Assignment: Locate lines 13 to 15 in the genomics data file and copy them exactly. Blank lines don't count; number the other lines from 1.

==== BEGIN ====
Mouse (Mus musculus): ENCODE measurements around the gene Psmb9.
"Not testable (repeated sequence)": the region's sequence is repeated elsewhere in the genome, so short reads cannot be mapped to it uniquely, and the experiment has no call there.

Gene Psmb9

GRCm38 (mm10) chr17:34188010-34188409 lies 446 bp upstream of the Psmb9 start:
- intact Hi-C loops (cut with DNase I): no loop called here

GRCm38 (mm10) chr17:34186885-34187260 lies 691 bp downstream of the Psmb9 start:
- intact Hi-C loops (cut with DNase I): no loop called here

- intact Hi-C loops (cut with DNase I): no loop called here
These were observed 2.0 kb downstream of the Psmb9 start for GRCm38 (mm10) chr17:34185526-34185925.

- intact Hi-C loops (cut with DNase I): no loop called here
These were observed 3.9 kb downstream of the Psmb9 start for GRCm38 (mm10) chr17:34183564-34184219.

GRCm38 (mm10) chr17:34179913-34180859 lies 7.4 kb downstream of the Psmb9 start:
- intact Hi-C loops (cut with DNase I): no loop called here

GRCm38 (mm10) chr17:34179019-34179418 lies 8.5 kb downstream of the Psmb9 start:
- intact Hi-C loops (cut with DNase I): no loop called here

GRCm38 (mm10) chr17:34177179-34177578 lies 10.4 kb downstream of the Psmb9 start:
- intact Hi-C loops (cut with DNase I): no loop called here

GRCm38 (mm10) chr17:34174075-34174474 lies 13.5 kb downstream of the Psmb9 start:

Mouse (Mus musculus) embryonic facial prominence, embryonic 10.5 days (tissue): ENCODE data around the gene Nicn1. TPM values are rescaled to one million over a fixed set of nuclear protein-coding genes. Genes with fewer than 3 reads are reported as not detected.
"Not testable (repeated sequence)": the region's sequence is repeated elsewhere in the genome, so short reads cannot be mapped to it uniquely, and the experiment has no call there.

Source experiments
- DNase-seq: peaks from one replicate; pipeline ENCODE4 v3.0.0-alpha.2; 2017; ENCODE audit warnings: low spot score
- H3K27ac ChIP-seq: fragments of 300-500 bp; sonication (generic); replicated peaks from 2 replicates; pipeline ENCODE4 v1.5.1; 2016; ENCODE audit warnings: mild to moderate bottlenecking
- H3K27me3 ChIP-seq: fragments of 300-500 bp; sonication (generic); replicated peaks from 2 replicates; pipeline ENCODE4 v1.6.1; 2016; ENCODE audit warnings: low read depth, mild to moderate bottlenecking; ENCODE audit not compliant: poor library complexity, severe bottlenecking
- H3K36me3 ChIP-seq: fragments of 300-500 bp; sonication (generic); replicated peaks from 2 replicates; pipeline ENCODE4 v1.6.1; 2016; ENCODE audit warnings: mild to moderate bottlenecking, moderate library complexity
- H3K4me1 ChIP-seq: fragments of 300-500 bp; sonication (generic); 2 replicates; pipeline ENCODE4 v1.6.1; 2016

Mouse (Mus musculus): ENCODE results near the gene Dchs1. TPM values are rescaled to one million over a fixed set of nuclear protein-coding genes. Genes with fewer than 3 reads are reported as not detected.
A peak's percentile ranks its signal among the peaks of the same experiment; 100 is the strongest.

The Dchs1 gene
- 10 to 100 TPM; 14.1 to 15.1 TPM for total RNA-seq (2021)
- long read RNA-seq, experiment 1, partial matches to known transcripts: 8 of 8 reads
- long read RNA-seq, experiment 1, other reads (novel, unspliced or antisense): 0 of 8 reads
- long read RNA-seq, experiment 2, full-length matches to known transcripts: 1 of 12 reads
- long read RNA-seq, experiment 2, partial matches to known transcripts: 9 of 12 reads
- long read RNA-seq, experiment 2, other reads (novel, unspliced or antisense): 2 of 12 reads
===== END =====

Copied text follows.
- intact Hi-C loops (cut with DNase I): no loop called here

GRCm38 (mm10) chr17:34179019-34179418 lies 8.5 kb downstream of the Psmb9 start:
- intact Hi-C loops (cut with DNase I): no loop called here